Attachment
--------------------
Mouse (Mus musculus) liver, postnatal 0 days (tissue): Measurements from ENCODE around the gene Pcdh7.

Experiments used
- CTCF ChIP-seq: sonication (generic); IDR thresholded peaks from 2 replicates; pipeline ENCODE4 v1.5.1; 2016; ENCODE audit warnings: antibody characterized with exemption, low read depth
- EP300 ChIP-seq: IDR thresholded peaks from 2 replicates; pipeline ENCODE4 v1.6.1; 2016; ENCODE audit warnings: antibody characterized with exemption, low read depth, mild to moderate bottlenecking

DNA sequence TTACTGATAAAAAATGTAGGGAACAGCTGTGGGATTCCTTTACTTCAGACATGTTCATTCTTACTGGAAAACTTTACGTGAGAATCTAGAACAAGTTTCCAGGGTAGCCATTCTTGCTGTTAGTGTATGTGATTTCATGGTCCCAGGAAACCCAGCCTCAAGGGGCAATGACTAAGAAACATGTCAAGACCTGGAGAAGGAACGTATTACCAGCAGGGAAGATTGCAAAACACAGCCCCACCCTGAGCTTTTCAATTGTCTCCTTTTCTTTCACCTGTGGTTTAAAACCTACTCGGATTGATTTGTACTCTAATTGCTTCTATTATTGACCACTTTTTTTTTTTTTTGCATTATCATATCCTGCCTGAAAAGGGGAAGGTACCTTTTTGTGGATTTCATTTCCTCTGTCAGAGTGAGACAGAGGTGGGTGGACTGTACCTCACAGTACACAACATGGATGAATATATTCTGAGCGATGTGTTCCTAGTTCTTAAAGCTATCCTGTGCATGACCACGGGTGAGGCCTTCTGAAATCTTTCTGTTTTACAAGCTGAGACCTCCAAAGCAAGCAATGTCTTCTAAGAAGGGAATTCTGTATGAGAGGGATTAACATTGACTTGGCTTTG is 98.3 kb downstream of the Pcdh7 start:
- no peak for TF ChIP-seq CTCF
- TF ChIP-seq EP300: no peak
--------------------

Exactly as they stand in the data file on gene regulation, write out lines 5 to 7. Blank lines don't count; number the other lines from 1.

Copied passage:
DNA sequence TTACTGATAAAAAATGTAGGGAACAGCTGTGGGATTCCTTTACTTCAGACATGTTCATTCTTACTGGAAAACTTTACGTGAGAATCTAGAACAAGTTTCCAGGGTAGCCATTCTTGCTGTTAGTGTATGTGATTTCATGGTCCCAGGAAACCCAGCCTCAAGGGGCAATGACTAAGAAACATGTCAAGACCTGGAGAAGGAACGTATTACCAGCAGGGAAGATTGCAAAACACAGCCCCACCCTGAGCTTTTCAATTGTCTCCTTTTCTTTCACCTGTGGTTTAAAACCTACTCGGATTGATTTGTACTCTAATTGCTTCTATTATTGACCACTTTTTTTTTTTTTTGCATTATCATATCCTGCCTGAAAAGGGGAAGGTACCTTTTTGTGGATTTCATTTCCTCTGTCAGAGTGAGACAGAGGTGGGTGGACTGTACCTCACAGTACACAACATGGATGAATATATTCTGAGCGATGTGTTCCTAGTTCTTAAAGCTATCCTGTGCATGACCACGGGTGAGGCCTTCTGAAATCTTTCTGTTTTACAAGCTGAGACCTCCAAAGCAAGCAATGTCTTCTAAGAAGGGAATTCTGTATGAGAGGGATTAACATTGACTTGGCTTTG is 98.3 kb downstream of the Pcdh7 start:
- no peak for TF ChIP-seq CTCF
- TF ChIP-seq EP300: no peak